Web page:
How to interview for remote software development positions

I put up a post about how to go about getting a remote software development job and it seemed to get a bit of attention on reddit. One of the questions I received on the reddit post was the details of the technical interview portion I went through. I figured I would write about that in detail here.

So far, I’ve had five interviews for remote software development jobs, three of which I passed, one that I didn’t pass, and one that I never attempted because I didn’t feel like doing the take-home coding challenge that they presented me with. So out of the ones I’ve attempted, I passed 3 out of 4, and interestingly enough, all of those interviews, including the one I didn’t pass, were pretty similar in structure.

All of the four interviews seemed to follow this “code review” format where you get on the phone or Google Hangouts and either go over some code together or just have a friendly conversation about programming in general. There weren’t really any specific interview questions to prepare for. In fact, none of these interviews were interviews you could prepare for by studying books like the classic “Cracking the Coding Interview” or reviewing your CS fundamentals. You either have a firm grasp on the common topics of software development (which you should if you have previous work experience) or you don’t.

Generally during these “code review” interviews, I was to supply the code that we would go over. The interviews were language agnostic, but I tended to pick Ruby on Rails codebases as the companies I were interviewing for were Rails shops, thus I thought a Rails codebase would be the most relevant for the job. But I’ve had coworkers who interviewed with other random programming languages like Clojure and still pass the interview. Finally, the interviews didn’t feel like interviews at all, but a pleasant conversation about code with another fellow developer(s), just like the ones you probably have on a regular basis with your coworkers.

For example, during one of the interviews, one thing I was asked was about an ActiveRecord method that I wrote that neither of us knew whether it touched the database or not. So we fired up the rails console, ran the method directly in the console to see whether it made any SQL queries. So that wasn’t even an “interview question” per se. It was just us talking about how we should avoid making database queries when possible as they can be expensive.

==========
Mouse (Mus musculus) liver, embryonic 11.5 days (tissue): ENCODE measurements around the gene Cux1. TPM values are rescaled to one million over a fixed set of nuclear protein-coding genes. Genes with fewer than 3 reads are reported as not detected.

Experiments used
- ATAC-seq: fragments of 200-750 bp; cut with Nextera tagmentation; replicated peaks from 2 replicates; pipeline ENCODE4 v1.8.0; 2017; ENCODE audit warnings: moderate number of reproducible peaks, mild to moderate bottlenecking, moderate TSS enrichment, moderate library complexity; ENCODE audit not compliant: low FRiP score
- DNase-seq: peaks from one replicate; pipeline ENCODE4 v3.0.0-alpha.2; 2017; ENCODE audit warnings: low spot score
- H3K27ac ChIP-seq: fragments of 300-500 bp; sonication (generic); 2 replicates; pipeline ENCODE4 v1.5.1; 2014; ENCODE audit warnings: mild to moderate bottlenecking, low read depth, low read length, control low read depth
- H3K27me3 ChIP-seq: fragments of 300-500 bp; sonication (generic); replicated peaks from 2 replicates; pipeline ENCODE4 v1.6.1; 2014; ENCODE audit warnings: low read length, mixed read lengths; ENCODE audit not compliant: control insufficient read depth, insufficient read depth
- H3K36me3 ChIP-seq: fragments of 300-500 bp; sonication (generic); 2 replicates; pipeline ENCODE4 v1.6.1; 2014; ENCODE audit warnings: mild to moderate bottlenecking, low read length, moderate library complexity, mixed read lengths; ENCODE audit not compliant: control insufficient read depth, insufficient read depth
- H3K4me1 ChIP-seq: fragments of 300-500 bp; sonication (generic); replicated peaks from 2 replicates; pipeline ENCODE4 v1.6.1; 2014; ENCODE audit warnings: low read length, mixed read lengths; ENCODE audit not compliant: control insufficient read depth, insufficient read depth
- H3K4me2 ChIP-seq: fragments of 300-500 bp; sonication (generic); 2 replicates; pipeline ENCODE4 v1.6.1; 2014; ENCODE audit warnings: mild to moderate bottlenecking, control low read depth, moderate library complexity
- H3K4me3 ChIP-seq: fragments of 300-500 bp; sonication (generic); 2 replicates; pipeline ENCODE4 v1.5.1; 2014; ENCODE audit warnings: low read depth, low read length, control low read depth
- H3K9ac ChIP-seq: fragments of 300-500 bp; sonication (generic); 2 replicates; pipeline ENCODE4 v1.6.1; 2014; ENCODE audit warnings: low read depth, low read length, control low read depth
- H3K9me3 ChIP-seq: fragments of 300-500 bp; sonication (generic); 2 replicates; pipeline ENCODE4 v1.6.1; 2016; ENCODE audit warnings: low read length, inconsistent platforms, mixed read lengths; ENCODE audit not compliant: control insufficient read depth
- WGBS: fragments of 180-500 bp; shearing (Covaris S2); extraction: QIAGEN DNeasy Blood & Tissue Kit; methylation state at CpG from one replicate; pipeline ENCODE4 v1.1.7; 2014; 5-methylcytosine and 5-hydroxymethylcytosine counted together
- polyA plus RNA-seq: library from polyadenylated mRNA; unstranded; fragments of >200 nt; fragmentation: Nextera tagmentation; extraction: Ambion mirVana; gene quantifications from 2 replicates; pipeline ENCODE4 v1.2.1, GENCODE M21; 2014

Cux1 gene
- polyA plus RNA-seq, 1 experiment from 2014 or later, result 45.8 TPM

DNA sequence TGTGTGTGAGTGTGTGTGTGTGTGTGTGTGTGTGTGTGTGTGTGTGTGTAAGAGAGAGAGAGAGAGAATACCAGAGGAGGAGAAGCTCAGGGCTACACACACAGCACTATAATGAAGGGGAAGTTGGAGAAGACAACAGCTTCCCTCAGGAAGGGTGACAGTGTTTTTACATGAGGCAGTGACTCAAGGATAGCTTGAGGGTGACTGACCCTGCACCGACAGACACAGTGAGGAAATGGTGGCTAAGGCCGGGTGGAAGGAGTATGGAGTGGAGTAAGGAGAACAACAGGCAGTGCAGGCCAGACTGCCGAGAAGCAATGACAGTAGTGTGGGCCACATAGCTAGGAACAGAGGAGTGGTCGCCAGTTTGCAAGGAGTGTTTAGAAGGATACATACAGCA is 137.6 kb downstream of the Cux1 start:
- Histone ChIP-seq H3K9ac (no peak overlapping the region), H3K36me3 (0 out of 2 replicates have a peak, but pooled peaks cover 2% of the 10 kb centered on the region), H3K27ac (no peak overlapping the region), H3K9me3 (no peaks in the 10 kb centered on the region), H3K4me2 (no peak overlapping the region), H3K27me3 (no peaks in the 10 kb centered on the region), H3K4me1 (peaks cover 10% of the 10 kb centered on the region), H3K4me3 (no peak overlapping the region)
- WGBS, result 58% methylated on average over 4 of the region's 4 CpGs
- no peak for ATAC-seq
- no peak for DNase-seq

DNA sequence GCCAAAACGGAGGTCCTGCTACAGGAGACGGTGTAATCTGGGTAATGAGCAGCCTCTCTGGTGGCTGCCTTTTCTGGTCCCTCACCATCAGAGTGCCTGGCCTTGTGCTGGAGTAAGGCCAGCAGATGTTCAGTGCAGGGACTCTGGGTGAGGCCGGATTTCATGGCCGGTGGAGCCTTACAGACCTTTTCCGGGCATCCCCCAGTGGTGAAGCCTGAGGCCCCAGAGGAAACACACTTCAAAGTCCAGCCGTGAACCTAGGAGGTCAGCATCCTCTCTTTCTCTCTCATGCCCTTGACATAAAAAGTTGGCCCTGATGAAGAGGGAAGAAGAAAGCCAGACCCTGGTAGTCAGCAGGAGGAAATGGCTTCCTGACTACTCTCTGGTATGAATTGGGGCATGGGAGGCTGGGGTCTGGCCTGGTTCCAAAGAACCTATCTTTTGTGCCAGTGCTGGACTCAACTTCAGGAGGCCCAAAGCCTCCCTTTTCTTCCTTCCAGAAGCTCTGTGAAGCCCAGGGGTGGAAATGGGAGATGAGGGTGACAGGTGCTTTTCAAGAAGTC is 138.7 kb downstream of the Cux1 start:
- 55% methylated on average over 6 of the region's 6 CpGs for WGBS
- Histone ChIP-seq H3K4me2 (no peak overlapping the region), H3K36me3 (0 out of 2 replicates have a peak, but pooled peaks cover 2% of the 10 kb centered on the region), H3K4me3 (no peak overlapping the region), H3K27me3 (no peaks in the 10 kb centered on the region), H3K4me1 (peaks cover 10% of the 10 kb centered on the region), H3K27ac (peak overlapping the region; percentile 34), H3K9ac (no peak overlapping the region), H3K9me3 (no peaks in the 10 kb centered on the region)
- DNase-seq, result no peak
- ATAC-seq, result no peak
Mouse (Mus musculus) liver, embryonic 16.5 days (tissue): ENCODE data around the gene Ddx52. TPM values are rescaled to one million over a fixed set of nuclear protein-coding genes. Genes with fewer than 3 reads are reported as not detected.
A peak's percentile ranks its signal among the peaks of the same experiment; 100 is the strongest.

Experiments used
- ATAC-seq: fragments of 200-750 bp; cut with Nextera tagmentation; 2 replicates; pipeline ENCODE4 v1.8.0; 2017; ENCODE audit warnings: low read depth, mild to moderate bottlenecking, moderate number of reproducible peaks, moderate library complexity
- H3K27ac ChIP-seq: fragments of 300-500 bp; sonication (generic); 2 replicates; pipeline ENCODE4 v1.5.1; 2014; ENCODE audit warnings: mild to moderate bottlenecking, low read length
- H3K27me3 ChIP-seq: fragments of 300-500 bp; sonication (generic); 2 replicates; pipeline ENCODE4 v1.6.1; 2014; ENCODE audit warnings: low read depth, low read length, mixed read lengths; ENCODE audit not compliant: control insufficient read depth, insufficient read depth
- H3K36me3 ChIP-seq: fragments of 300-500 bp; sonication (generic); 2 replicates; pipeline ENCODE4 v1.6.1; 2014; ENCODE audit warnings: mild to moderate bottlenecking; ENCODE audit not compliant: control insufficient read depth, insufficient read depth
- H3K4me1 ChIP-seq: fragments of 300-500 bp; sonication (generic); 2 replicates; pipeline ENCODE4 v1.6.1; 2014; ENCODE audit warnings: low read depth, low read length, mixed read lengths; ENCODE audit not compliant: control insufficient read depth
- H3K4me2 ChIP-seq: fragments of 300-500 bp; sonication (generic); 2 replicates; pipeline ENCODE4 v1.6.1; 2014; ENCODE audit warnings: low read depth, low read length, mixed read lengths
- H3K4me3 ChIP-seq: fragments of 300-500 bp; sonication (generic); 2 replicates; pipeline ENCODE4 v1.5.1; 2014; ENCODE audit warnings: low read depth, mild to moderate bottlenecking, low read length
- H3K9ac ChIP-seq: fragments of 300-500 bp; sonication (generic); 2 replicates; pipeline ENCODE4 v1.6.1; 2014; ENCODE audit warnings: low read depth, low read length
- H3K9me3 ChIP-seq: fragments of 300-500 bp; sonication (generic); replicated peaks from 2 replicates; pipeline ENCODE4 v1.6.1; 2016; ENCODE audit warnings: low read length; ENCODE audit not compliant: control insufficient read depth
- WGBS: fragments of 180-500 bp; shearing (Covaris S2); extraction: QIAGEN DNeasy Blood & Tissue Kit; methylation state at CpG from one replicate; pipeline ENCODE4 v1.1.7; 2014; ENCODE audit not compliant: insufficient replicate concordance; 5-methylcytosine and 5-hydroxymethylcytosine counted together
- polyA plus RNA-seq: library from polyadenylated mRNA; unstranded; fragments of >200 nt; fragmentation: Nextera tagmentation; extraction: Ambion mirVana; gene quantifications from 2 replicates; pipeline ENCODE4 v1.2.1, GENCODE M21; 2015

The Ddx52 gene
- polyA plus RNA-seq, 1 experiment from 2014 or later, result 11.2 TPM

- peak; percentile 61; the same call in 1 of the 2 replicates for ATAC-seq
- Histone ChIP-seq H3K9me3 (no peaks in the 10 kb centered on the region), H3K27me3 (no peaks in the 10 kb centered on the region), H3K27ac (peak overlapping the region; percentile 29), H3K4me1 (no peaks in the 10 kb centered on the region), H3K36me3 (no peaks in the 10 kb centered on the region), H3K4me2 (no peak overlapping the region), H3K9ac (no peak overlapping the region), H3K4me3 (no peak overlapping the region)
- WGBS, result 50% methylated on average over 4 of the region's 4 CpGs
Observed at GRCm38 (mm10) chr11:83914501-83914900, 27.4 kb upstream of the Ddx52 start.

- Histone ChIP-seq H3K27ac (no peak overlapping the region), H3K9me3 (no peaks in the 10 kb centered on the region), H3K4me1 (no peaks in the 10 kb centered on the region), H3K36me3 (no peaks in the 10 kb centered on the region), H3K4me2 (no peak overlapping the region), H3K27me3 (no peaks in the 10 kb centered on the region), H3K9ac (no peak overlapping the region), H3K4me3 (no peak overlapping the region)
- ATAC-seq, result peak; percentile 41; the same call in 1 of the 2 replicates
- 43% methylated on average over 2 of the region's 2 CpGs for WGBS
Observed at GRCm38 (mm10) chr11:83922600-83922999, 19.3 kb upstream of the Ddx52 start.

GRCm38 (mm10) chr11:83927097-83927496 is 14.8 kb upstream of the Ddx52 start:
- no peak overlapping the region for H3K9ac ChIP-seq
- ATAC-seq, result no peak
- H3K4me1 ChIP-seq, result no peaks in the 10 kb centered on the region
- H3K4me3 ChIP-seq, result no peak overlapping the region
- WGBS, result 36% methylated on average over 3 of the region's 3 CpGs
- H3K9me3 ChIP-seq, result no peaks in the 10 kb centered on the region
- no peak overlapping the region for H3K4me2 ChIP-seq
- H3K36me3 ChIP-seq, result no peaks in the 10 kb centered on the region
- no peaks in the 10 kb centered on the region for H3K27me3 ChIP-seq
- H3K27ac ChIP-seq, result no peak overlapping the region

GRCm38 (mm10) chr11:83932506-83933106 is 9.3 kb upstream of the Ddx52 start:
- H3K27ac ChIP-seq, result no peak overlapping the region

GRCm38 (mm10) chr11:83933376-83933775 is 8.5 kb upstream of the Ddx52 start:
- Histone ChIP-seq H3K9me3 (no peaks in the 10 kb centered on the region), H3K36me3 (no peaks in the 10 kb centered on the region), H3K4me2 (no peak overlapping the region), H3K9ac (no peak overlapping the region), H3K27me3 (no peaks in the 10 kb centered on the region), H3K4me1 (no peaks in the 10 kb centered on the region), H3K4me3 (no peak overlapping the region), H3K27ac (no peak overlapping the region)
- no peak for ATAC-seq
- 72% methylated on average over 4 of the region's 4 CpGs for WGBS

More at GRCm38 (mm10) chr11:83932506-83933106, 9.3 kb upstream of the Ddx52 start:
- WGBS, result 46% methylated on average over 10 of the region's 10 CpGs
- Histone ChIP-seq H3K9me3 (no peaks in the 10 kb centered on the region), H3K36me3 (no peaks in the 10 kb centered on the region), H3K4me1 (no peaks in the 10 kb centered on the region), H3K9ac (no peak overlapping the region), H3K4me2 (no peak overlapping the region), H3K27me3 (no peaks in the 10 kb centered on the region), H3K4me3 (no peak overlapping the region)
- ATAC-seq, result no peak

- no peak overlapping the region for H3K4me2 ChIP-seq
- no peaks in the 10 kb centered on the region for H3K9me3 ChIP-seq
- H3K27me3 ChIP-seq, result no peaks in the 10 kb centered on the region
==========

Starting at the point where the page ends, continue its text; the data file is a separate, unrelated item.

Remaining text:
We also talked about general scaling things, like caching, throttling spammy ips in the middleware, and etc. So yes, none of these interviews really felt like your traditional programming interviews at all. They felt more like a conversation that I would normally have with my coworkers. Although, I can see how it would feel like these are difficult technical interviews if you don’t have a firm grasp on these topics, but most developers with a few years of experience should be familiar with these topics to talk about them with confidence.

Sometimes, we talked about more specific topics about the tech stack I was interviewing for. For example, when I was interviewing to be accepted as an Android developer for Gigster, one of the questions I was asked was that if I knew the difference between RecyclerView and a ListView, which we talked about, and then we went on a tangent about how I thought Java is super verbose and how Kotlin seemed a lot prettier and elegant. Again, this interview too felt more like a friendly conversation with a fellow developer.

Overall, I think if you know your stuff, and have a few years of professional experience under your belt working on real live production applications, these interviews shouldn’t feel like interviews at all, but more like a friendly tech-conversation with other developers.

About the Author Chris Jeon

Software developer currently focusing on Android development.